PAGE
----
Accelerating Combat Power in Afghanistan

Executive Summary

  • Building foreign security forces is a challenge at any time due to political and cultural barriers, but it is even more so during active combat.
  • Under my command, Multi-National Security and Transition Team – Iraq (MNSTC-I, pronounced “minsticky”) accelerated the growth of the Iraqi Security Forces (ISF)—military and police—by over 125,000 personnel.  This rate of growth far exceeded any growth rate from previous years and, as the number of men in uniform grew dramatically, so did their capability and confidence. 
  • Although Afghanistan is not Iraq, some practical lessons for growing security forces during a conflict can be adapted to the unique circumstances in Afghanistan.
  • Building indigenous military and paramilitary police forces while fighting is not just about numbers of individuals and units trained, equipped, and released onto the battlefield.  Rather, building indigenous security forces while fighting requires one to focus on creating combat power that can be used effectively in battle and in providing security to the population.
  • Combat power has two major components:
    • First, having a sufficient number of sufficiently trained, equipped, and led military and paramilitary police forces.
    • Second, those forces to be confident and capable enough to do what is expected of them relative to the enemy they face and the conditions in which they must succeed.

Size and Combat Power

  • Any plan to accelerate the size of the Afghan National Security Forces will require increasing the Afghan training system’s “throughput capacity.” Throughput capacity can be expanded by:
    • Building more training facilities.
    • Expanding the size of existing training facilities.
    • Increasing the number of training cycles per year.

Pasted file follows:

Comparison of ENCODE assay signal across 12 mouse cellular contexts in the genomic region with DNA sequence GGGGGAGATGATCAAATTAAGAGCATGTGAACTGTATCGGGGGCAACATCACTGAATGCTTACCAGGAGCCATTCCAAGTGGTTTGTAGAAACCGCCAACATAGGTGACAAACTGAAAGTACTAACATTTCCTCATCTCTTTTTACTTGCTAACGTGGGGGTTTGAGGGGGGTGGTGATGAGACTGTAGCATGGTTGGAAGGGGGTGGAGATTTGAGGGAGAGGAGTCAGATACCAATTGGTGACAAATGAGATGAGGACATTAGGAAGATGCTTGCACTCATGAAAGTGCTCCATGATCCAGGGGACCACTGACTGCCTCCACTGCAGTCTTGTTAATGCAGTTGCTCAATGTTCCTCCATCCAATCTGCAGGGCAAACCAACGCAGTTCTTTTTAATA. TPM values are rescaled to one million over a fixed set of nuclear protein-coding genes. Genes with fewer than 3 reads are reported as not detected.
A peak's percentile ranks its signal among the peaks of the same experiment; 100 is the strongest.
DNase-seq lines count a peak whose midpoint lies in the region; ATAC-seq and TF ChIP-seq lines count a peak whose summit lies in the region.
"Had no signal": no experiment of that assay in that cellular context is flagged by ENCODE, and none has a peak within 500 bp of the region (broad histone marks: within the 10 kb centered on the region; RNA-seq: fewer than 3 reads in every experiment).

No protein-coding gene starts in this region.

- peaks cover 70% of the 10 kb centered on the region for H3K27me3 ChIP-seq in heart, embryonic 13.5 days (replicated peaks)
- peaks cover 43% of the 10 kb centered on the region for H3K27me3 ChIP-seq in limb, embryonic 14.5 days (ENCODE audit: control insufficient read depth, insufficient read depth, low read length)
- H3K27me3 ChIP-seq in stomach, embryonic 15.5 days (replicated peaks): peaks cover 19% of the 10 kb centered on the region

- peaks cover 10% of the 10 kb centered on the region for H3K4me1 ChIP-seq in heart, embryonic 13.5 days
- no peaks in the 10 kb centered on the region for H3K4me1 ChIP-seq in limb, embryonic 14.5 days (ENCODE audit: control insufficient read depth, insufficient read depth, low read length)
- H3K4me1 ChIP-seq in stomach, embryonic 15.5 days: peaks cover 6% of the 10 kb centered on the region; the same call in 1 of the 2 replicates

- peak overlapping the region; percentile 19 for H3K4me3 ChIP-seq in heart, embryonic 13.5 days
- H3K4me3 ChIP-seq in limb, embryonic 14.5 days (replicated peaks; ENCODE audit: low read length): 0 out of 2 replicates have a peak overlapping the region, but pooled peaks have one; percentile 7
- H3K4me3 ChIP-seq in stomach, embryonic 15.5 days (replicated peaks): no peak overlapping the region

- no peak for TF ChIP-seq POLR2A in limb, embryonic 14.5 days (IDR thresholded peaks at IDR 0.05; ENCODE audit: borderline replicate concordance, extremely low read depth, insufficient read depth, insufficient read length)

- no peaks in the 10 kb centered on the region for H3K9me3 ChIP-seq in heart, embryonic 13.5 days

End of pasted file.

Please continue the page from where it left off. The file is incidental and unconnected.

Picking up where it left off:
• Compressing the training cycle by expanding the training day by several hours, training six or seven days a week, or eliminating unnecessary redundancies in training.   
  • In Afghanistan, there is currently the throughput capacity to generate and replace an army of about 90,000 and a police force of about 98,000. Any plans to grow these forces to 240,000 and 160,000, respectively, will require greater throughput capacity.
  • As a temporary mitigating strategy, NATO Training Mission-Afghanistan (NTM-A)/Combined Security Transition Command-Afghanistan (CSTC-A) may be able to leverage vacant or under-utilized training facilities in nations near Afghanistan. Yet, the construction of more facilities within Afghanistan will be necessary to accelerate the growth of the Afghanistan National Security Forces (ANSF).
  • NTM-A/CSTC-A will also be able to field more Afghan army and police by using a minimum essential combat equipping standard.
    • Equipping the ANSF can be done iteratively, with an initial focus on the basic equipment associated with infantry and paramilitary police. Afghans can rely, in the short term, on NATO’s artillery, air support, medical evacuation, transport, and other combat multipliers.
    • Over time, NTM-A/CSTC-A must go beyond the minimum in order to build a self-sufficient security force.

Confidence and Combat Power